Schvesters have lunch with “Rebecca Rubin” at American Girl Place in honor of Illinois’ third annual “Jane Addams Day.”
Excerpted from Tzivi’s Feb ’07 Spotlight in Chicago’s JUF News:
On May 21, 2006, Governor Blagojevich signed HB 5243 making December 10 “Jane Addams Day” in Illinois. The legislation became effective on January 1, so December 10, 2007 will be the first “official” day (in fact, it will be the first day officially commemorating a woman in the entire United States). To prepare for this auspicious occasion, I met with Peter Ascoli, the author of Julius Rosenwald: The Man Who Built Sear, Roebuck and Advanced the Cause of Black Education in the American South, to learn more about “the Jewish connection.”
Peter Ascoli Biography
As the book jacket (which shows JR with Booker T. Washington) makes clear, Ascoli’s mammoth 2006 biography focuses primarily on his grandfather’s contributions to African-American history, but feminist threads are woven through-out the text. JR and his wife Gussie support many feminist causes, and when they lived in Washington, D.C. (during World War I) Gussie became “heavily involved in the suffrage movement.”
You will be hearing a great deal more about Jane Addams in the next few months, but for now suffice it to say that JR served as a member of the Hull-House board of directors for over twenty years, contributing significant funds to a full spectrum of activities from underwriting new buildings to paying for new band uniforms. When the Women’s International League for Peace and Freedom needed allies in their drive to secure a Nobel Peace Prize for Addams, they turned to JR, who wrote letters to numerous business and academic leaders from John D. Rockefeller, Jr. to James Angell (the president of Yale) personally asking for their support. In due time, Addams became the first American woman to receive the prize, awarded seventy-five years ago on December 10, 1031…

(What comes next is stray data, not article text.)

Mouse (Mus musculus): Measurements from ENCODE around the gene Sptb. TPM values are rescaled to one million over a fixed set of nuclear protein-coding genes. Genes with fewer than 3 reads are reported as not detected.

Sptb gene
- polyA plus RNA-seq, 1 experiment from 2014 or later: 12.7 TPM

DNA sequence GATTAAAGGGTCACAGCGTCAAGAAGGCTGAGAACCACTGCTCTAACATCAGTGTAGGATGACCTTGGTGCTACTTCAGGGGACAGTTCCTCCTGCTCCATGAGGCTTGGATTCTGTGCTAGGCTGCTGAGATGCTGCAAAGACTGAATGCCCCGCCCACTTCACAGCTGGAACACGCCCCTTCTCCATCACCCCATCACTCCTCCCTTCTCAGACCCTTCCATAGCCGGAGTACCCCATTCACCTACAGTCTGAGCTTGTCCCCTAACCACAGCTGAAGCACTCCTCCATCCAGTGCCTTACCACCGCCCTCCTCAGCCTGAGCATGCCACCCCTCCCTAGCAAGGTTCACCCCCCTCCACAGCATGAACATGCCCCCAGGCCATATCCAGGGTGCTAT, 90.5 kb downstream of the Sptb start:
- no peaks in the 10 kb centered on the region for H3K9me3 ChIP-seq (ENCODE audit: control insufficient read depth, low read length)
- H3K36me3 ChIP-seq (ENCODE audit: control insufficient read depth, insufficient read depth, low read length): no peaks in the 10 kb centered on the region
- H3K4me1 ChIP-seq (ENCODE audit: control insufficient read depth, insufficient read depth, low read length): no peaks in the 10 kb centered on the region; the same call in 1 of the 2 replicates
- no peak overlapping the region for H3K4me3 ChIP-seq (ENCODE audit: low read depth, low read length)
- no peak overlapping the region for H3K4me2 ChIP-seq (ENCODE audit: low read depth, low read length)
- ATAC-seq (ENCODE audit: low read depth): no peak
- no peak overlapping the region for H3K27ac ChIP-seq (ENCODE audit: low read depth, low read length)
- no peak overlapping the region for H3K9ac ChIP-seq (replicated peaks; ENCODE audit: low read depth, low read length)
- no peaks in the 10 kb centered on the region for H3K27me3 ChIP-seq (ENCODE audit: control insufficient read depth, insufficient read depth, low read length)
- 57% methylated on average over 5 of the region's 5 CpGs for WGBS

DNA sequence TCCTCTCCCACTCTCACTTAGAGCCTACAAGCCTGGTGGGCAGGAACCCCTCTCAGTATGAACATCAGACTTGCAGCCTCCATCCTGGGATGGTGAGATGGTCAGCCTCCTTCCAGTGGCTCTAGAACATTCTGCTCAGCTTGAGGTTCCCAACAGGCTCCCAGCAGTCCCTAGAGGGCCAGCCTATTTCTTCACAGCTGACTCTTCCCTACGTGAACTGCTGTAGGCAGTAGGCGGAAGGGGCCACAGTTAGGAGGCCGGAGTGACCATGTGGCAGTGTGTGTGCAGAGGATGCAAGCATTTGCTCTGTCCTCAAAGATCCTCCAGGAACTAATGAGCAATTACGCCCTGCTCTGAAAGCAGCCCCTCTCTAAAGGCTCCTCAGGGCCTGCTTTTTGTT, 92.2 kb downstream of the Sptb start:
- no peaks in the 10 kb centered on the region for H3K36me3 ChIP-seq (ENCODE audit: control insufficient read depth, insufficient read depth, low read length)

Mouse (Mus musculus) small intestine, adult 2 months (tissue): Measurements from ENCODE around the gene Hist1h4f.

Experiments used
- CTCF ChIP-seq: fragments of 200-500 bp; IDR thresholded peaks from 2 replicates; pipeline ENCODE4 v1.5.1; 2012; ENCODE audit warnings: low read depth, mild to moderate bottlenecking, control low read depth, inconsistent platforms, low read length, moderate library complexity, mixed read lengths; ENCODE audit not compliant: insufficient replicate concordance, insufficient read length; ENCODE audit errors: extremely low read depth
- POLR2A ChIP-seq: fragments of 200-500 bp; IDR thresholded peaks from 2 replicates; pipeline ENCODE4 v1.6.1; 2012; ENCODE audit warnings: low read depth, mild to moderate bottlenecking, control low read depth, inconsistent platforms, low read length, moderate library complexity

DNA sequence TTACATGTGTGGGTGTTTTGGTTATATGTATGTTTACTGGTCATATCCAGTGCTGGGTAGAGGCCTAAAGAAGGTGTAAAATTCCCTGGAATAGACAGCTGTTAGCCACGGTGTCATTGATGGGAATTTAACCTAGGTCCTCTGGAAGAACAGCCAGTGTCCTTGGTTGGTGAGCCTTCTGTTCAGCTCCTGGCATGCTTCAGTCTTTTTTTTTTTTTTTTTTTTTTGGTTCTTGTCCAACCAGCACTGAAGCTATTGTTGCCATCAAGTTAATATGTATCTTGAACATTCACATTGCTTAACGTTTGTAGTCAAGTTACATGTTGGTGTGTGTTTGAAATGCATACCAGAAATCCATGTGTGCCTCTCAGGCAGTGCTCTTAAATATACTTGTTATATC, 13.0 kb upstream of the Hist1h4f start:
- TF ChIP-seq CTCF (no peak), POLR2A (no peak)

Excerpted from Tzivi’s Dec ’07 Spotlight in Chicago’s JUF News:
Way back in February, I told you that Illinois would celebrate its first annual Jane Addams Day on December 10, and December is now here. According to Gioia Diliberto’s highly-readable account A Useful Woman: The Early Life of Jane Addams: “Of the 19th Ward’s approximately 10,00 voters, 2,500 were Irish, 1,000 were German, 3,000 were Jews, and 2,000 were Italians. Native Americans, Bohemians, and French made up the rest.” In other words, Jews were Jane Addams’ largest group of neighbors.
Hilda Satt Polacheck Memoir
In 1989, University of Chicago musicologist Dena Epstein (now retired) published her mother’s memoir I Came a Stranger: The Story of a Hull-House Girl, a wonderful first-person account of how Jane Addams directly influenced the life of one ordinary Jewish woman.
Learn more about the life and times of Jane Addams at a special program on Saturday December 8 from 10 AM to 1 PM at the Chicago History Museum on Clark Street. The keynote speaker will be Charles J. Masters, author of Governor Henry Horner, Chicago Politics, and The Great Depression. (Horner was the first Jewish governor in the United States.)
Click HERE to read more about “Rebecca Rubin.” Click HERE to read about American Girl trips to Hull-House in conjunction with their “Rebecca Rubin” roll-out.
Jan Lisa Huttner (aka Tzivi) writes a montly column on Arts & Culture for Chicago’s JUF News, & also serves as a member of the Chicago YIVO Board. Click HERE to read Jan’s 2009 presentation “The History of Jane Addams Day.”
Photo from Left: Rabbi Batsheva Appel (KAM Isaiah Israel), Roz Lettvin, Suzanne Fraker, Jan Lisa Huttner, Rebecca Rubin, Eileen Kaplan & Elisa Steinberg.